A federal law allows major antitrust cases to skip the appeals court step and move straight from a trial court to the Supreme Court if the justices grant direct review.

But Microsoft urged the justices not to do so, contending the case is too complicated and that the appeals court should "clear out the procedural and factual underbrush first."

The Justice Department said taking the case through the appeals court would delay a final ruling by at least a year. A long appeals process "could irreparably harm competition in a vital and rapidly evolving sector of the national economy," government lawyers contended.

The justices also declined to hear a case against Microsoft filed by 19 states that joined the Justice Department in suing the company in 1998.

The company sought to take its appeal first to the U.S. Circuit Court of Appeals for the District of Columbia because that court has reversed Jackson's decisions on Microsoft-related matters twice in the past. The Justice Department wanted to avoid the Court of Appeals for the same reason.

In a statement attached to the Supreme Court's order, Chief Justice William H. Rehnquist said he would not disqualify himself from handling the Microsoft cases although his son is a partner in a Boston law firm hired by Microsoft in another case.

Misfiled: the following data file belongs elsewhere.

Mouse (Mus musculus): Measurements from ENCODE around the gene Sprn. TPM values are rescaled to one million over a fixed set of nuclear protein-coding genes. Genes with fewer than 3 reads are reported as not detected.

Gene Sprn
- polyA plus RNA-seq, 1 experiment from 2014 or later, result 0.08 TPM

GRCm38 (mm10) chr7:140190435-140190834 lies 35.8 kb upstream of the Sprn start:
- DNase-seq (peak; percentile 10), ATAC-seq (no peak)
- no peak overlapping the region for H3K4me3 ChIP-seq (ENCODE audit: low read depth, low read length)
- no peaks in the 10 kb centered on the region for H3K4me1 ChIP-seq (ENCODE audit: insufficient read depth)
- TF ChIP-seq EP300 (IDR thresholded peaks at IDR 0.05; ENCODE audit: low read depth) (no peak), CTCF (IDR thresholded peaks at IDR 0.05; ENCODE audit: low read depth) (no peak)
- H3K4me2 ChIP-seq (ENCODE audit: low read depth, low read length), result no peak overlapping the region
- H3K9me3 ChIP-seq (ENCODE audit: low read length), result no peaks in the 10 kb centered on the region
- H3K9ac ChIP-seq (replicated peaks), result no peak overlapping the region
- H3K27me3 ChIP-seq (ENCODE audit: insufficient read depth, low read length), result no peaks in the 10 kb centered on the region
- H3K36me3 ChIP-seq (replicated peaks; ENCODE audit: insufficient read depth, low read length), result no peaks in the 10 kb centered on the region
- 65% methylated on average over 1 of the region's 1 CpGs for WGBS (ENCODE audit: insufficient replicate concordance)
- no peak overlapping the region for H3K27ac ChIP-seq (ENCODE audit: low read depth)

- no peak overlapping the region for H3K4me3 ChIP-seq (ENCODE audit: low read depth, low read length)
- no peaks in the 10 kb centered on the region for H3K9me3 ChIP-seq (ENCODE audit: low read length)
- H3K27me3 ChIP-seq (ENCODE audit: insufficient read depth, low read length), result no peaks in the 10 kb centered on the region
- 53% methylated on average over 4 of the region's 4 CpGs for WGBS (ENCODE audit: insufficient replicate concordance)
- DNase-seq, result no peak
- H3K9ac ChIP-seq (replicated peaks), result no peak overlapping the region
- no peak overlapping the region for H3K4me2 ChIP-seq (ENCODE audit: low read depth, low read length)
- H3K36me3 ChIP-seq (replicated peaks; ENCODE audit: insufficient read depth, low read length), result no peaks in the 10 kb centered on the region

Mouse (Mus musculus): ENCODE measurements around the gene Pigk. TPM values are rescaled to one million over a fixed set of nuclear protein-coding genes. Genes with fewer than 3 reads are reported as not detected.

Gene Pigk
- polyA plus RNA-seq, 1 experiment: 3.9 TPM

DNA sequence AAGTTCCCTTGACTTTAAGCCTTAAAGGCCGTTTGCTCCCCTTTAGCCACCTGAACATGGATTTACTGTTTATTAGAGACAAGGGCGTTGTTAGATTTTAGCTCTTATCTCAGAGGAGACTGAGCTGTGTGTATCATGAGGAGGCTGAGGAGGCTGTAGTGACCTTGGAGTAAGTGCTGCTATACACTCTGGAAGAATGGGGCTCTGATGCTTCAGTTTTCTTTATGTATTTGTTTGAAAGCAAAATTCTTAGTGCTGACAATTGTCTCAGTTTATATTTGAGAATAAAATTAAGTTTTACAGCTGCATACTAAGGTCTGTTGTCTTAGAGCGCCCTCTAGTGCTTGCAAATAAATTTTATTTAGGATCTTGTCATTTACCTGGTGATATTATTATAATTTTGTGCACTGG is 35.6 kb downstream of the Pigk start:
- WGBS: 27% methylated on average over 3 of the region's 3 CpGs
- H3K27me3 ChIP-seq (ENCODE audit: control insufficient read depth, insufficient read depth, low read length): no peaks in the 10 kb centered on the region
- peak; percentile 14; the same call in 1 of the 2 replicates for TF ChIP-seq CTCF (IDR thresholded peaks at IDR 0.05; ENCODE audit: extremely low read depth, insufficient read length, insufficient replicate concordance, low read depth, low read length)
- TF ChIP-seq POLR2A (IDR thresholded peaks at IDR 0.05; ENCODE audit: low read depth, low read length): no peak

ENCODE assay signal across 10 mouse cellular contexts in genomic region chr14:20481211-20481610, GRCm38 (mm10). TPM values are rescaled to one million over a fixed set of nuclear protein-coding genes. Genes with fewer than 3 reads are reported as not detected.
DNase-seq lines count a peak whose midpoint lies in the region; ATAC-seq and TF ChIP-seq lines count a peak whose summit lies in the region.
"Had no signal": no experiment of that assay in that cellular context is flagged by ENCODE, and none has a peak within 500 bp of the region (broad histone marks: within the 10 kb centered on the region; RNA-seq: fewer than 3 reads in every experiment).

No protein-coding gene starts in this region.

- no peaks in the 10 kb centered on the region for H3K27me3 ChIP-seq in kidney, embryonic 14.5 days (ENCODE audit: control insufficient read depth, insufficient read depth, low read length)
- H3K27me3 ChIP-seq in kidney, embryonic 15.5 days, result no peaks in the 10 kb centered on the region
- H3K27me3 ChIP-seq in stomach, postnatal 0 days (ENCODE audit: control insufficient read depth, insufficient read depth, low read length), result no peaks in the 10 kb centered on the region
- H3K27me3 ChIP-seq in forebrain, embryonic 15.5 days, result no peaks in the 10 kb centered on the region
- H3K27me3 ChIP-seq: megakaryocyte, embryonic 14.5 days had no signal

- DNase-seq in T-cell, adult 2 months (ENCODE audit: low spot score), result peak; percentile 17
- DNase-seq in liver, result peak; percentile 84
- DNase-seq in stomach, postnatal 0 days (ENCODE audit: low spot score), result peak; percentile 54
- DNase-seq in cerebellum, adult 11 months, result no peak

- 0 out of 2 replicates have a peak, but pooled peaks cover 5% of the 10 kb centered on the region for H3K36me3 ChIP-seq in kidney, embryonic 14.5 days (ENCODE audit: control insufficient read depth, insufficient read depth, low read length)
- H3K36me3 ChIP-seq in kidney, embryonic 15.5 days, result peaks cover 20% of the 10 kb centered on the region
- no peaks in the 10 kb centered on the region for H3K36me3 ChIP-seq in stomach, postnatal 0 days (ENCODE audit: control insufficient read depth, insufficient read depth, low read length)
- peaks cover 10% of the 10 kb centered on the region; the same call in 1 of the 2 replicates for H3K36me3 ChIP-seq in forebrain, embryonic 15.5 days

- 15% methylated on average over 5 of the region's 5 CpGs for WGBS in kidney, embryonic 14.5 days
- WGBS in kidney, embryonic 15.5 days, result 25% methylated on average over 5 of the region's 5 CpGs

"My son's personal and financial concerns will not be affected by our disposition of the Supreme Court's Microsoft matters," the chief justice said. The unnecessary disqualification of a justice can have a "negative impact" on the court and create the risk of an evenly divided vote, he added.

The cases are Microsoft v. U.S., 00-139, and New York v. Microsoft, 00-261.

Elian Gonzalez relatives sue Attorney General Reno, city of Miami

The Miami relatives of Elian Gonzalez are suing Attorney General Janet Reno, the city of Miami and several other parties over the seizure of the young boy from their home.

Lazaro Gonzalez, right, his wife, Angela, center, and Marisleysis, left, listen to their attorney during a news conference
Lazaro Gonzalez, right, his wife, Angela, center, and Marisleysis, left, listen to their attorney during a news conference

Their lawsuit, filed September 28 in U.S. District Court, also named Immigration and Naturalization Service Commissioner Doris Meissner, Deputy Attorney General Eric Holder, INS Agent Betty Mills -- who carried Elian from the home -- and all of the other INS, Border Patrol and U.S. Marshals agents who participated in the operation to remove the boy from his uncle's house in the Little Havana neighborhood.

Attorney Ron Guralnick is representing Lazaro Gonzalez, his wife, and his daughter, Marisleysis, in the case. He told reporters he would ask for a "very large figure" for damages.